Approximately 1 in 10 runners suffers from chronic lower-back pain (cLBP). Personal trainers who work with avid runners sometimes begin by strengthening the lumbar region; however, it may also be beneficial to include lower-limb (LL) moves.
Researchers investigated 84 recreational runners (42 males, 42 females; aged 27 ± 5.5) to discover which protocol would best alleviate cLBP: LL exercises, lumbar-extensor (LE) moves or lumbar-stabilization (LS) work. Participants performed two supervised sessions per week for 8 weeks and exercised at home on the other days. The LL program included hip abduction and hip extension moves using a multi-hip machine and leg press. Both the LE and LS programs focused on spinal stabilization—LE by strengthening the lumbar extensors and LS by targeting the midtorso muscles.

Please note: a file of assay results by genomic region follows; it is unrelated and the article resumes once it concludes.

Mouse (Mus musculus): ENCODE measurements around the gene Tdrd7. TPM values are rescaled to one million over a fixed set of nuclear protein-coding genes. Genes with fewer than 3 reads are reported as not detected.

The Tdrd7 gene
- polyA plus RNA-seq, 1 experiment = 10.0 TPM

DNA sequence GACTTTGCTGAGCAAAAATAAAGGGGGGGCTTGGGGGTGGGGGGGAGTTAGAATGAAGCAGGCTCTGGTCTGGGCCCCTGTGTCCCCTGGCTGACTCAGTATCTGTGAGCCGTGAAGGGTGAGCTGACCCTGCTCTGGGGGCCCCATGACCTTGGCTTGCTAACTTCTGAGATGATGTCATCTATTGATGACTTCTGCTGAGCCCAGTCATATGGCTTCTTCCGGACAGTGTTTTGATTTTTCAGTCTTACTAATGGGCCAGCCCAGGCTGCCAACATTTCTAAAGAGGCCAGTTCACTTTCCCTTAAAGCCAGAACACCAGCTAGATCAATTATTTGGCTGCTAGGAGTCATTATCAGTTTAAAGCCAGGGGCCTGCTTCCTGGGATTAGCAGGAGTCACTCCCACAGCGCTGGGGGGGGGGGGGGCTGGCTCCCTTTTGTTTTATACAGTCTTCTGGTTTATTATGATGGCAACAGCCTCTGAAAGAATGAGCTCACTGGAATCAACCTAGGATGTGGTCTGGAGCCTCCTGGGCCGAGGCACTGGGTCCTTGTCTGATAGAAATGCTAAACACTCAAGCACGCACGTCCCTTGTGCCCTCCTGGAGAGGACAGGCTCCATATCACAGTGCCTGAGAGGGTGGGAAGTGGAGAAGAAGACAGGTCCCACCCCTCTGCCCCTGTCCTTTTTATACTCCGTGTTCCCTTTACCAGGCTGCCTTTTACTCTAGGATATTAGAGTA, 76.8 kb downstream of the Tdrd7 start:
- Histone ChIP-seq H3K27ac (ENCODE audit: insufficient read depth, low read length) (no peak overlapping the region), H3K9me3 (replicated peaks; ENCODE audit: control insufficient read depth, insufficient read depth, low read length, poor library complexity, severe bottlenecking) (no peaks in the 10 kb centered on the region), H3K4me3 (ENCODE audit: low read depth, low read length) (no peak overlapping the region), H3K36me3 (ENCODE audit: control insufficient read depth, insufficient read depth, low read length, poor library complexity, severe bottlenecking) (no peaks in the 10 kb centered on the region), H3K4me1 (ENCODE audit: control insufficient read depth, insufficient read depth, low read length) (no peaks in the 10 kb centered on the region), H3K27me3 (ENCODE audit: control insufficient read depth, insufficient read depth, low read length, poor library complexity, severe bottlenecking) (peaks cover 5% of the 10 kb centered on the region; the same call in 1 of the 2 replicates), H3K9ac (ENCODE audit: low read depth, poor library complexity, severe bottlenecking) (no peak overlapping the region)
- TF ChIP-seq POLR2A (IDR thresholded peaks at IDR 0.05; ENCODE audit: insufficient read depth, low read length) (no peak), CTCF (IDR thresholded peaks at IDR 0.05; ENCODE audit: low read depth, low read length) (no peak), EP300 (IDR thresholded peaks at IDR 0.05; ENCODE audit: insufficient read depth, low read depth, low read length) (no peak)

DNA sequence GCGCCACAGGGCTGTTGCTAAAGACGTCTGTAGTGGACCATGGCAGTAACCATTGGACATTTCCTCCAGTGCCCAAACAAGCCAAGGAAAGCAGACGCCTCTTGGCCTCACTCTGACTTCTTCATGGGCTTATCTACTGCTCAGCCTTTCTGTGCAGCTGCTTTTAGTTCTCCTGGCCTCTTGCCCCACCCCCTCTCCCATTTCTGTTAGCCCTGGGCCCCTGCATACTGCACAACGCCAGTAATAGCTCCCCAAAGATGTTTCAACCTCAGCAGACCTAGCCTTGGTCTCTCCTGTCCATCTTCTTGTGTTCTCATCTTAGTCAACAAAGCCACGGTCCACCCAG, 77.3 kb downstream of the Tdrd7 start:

All groups reduced running-induced pain and improved muscle function in the back; however, only the LL group improved running capability, stride length and knee extension strength. Personal trainers may want to include more LL exercises in their programs to help clients reduce cLBP and potentially improve running performance.
REFERENCE: Cai, C., Yang, Y., & Kong, P.W. 2017. Comparison of lower limb and back exercises for runners with chronic low back pain. Medicine & Science in Sports & Exercise, 49 (12), 2374–84.
TONY P. NUÑEZ, PHD,
is an assistant professor in exercise science at Metropolitan State University of Denver. He is an active researcher and presenter in the exercise physiology and fitness field.